Skip to main content The Moonshot Factory


Storing renewable energy in molten salt

Engineer holding salt in her hands.

The challenge

Wind and solar power are abundant, clean, and increasingly inexpensive energy sources. However, they’re not always available when the demand for power is greatest.

If wind and solar farms are producing more energy than the electric grid needs, the energy goes to waste. In California, up to 30% of solar energy cannot be used when it’s produced. Worse, if electricity demand spikes during periods when the sun isn’t shining or the wind isn’t blowing, utilities will often fire up “peaker plants” to bring extra power online quickly. These are usually powered by fossil fuels and emit large amounts of CO2 relative to ordinary power plants.

Up to 30% of solar energy in California is wasted because it cannot be used when it’s produced.

Malta is building a grid-scale energy storage technology that stores electricity from renewable energy sources as heat inside large tanks of high temperature molten salt and as cold in large tanks of chilled liquid. The system can discharge electricity back to the grid when energy demand is high - effectively “time shifting” energy from when it’s produced to when it’s most needed.


The Process

Malta is built on research conducted by a Nobel Prize-winning physics professor, who came up with a theoretical system that stores electricity as heat in high temperature molten salt and cold in a low temperature liquid similar to the antifreeze in cars. The energy stored in the system can be kept for days or even weeks, until it’s needed.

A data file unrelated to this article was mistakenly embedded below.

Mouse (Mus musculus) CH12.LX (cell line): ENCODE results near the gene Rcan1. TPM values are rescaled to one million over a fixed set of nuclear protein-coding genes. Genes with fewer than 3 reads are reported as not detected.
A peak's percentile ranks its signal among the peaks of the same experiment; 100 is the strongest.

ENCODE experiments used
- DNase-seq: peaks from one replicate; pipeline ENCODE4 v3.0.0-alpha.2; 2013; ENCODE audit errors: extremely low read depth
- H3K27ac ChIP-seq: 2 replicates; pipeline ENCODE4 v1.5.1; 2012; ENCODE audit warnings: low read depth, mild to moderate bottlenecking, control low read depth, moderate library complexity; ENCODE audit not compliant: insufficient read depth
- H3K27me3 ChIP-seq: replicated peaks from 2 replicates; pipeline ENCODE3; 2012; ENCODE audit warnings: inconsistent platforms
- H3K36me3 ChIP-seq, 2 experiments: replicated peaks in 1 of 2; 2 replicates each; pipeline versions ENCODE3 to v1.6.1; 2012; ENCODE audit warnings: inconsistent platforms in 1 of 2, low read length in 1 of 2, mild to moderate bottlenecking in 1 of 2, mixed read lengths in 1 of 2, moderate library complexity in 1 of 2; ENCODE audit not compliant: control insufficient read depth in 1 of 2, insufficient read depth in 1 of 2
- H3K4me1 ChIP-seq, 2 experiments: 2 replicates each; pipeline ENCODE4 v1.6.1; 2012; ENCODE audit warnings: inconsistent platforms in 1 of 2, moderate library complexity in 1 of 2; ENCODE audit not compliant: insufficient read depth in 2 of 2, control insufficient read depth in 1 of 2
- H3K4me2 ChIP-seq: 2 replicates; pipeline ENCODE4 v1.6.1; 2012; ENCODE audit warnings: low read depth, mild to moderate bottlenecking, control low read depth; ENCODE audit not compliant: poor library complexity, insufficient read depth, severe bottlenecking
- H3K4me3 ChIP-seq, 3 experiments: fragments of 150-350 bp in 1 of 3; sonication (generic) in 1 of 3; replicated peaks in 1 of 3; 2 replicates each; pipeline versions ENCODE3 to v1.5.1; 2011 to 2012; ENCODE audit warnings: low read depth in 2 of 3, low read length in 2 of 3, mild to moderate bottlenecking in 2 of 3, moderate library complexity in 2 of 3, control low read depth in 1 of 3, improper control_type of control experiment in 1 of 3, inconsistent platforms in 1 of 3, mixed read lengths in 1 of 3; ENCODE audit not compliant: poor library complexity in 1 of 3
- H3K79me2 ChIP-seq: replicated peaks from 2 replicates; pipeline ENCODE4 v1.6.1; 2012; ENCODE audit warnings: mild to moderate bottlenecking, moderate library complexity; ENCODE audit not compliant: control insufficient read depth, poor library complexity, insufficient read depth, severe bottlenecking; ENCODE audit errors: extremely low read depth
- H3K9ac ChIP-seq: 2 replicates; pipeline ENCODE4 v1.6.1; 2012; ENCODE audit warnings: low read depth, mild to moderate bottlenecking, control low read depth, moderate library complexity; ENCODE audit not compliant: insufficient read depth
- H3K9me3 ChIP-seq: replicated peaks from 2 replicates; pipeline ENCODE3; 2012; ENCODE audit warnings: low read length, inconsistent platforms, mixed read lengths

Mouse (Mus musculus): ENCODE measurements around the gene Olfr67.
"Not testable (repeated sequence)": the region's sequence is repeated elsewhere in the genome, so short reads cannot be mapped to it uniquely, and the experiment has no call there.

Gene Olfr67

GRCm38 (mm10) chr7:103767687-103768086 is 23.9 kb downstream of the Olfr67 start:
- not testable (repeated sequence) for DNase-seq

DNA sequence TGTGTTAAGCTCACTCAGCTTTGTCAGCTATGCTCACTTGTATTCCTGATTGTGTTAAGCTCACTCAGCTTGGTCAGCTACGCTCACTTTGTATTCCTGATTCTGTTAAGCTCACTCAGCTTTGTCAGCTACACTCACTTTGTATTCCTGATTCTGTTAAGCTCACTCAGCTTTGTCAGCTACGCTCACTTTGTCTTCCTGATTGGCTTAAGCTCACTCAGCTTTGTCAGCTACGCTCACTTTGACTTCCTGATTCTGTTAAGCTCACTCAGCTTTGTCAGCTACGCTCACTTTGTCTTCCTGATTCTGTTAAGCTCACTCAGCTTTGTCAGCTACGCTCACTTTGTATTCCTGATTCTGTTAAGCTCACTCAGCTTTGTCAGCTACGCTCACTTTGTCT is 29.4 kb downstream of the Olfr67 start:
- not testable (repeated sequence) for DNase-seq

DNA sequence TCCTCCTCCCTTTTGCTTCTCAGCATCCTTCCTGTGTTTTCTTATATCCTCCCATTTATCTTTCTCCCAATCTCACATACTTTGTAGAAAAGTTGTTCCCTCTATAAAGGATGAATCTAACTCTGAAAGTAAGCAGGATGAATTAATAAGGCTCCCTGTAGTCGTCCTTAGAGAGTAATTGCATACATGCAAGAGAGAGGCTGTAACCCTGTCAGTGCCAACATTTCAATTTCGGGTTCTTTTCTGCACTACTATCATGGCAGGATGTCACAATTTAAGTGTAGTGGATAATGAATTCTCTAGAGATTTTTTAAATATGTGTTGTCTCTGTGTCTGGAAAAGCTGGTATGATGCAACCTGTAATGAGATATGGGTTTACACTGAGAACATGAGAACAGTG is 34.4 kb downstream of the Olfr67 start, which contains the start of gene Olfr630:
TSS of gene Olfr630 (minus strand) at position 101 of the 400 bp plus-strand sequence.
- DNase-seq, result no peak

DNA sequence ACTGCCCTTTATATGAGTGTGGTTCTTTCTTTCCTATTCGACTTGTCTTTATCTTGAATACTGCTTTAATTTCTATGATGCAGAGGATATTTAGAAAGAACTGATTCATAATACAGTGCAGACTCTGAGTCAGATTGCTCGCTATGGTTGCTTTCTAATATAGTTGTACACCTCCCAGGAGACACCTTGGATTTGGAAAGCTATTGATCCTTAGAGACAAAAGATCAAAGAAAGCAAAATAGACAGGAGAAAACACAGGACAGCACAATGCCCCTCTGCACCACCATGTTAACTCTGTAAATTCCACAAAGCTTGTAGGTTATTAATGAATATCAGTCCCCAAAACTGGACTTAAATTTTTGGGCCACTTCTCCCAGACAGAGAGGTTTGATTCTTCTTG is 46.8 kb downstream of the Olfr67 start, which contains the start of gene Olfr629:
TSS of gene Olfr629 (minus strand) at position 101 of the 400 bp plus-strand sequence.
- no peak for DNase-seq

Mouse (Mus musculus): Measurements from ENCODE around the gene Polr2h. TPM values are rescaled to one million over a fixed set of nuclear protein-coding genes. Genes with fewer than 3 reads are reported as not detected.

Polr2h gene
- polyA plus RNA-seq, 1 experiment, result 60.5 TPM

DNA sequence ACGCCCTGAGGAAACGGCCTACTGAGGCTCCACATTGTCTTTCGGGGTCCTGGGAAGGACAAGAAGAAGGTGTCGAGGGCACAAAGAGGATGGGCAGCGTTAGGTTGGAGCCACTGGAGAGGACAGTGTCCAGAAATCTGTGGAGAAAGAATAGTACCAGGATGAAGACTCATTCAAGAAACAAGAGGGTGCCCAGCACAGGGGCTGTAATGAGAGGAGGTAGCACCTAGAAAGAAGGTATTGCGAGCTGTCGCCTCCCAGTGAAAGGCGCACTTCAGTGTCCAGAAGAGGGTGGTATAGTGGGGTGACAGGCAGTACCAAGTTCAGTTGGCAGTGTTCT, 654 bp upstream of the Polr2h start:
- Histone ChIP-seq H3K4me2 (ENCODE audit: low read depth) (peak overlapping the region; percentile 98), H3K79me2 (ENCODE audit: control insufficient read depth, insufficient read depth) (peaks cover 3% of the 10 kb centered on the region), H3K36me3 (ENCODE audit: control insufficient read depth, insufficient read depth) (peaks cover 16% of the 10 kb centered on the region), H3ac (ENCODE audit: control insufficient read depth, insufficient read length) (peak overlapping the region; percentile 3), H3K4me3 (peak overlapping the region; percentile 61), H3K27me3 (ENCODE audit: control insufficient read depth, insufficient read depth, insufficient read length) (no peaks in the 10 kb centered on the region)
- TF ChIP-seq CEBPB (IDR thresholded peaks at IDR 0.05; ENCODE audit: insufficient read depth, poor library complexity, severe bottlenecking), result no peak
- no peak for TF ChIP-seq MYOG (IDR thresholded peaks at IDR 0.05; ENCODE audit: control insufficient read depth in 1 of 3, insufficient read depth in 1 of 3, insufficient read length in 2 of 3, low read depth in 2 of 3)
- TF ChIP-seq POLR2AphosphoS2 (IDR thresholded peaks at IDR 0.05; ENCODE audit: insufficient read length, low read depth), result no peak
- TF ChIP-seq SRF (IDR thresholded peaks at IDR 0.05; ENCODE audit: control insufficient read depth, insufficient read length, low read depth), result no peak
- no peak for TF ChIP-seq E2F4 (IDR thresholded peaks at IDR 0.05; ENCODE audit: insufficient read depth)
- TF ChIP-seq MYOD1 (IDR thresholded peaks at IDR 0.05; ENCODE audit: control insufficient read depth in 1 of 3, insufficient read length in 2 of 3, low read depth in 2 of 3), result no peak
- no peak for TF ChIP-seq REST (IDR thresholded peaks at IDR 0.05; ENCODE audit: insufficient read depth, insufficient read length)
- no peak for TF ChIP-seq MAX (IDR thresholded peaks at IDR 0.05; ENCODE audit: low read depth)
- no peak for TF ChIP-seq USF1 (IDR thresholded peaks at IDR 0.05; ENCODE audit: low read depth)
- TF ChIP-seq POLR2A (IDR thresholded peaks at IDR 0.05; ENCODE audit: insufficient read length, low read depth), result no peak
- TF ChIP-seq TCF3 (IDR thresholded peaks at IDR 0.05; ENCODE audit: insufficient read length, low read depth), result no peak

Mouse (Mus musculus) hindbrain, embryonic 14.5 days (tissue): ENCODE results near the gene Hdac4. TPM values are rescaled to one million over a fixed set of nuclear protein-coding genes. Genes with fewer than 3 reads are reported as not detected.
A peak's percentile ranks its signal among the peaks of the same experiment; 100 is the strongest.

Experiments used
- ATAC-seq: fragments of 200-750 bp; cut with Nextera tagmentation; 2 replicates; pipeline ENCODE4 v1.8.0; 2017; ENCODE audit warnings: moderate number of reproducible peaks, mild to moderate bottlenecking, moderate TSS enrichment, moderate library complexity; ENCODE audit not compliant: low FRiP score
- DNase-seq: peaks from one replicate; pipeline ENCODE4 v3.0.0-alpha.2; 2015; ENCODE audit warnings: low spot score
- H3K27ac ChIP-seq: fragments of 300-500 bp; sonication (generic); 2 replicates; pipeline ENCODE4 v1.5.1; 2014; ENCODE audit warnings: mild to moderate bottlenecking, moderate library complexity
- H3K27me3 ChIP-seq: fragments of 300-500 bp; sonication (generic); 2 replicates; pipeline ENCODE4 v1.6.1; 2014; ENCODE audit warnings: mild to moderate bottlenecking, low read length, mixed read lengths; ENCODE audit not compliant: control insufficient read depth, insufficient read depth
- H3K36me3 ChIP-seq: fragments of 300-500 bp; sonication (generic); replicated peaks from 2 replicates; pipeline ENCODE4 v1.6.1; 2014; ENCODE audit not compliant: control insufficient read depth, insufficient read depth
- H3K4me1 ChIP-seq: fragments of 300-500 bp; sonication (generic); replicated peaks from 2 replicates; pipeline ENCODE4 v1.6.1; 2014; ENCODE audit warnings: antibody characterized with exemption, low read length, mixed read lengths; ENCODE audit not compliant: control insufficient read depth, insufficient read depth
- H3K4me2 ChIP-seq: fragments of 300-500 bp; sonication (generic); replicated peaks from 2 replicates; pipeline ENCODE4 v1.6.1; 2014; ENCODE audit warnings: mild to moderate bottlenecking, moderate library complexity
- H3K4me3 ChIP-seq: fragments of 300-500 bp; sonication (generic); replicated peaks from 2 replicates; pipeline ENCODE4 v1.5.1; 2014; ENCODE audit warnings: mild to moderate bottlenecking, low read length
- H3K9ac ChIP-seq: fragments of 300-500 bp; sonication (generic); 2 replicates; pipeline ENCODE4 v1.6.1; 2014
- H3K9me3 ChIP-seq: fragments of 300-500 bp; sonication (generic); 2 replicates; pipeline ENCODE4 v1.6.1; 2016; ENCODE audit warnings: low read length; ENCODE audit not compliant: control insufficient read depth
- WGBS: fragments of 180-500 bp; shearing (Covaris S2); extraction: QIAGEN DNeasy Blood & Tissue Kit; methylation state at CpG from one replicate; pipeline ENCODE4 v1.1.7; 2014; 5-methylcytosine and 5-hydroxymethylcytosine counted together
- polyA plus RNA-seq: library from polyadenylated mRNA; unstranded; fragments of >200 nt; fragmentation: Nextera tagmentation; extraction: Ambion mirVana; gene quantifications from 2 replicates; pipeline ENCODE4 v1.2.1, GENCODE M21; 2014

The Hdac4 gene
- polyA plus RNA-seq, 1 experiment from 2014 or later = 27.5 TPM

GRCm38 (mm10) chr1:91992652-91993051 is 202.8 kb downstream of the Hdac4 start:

1. Collects

    Renewable energy is gathered from wind or solar farms on the grid as electrical energy and sent to Malta’s energy storage system.

  2. Converts

    The electricity drives a heat pump, which converts electrical energy into thermal energy by creating a temperature difference.

  3. Stores

    The heat is then stored in molten salt, while the cold is stored in chilled liquid.

  4. Reconverts

    The temperature difference is converted back to electrical energy by a heat engine.

  5. Distributes

    Electricity is sent back to the grid when it is needed.


Building a next-generation energy storage system

The Malta system has some important qualities that address this challenge – making it viable from both an environmental and cost perspective. The components and raw materials are inexpensive because much of the system uses conventional and easy-to-procure technology like steel tanks, air, and cooling liquids. Salt is easily extracted from the earth and can store heat with minimal degradation or toxic byproducts. The salt tanks can also be re-charged many thousands of times, for possibly up to 40 years – at least three times longer than other current storage options.


While at X, the team incubated the electro-thermal storage technology and developed detailed engineering designs for each component. They also worked with experts in the utilities, grid, and power industries, to ensure that Malta could meet the energy needs of the future grid.

doc.development_images[1].alt doc.development_images_mobile[1].alt


Bringing Malta to the real world

Malta, Inc is now an independent company. It plans to build and sell industrial-grade, grid-scale energy storage solutions that can be located anywhere in the world. These storage solutions will collect and store large quantities of energy to dispatch quickly as electricity on demand. The team will develop a megawatt-scale pilot plant to prove the technology at commercial scale, and are working with partners that have the expertise to help them build, operate and connect a pilot to the grid.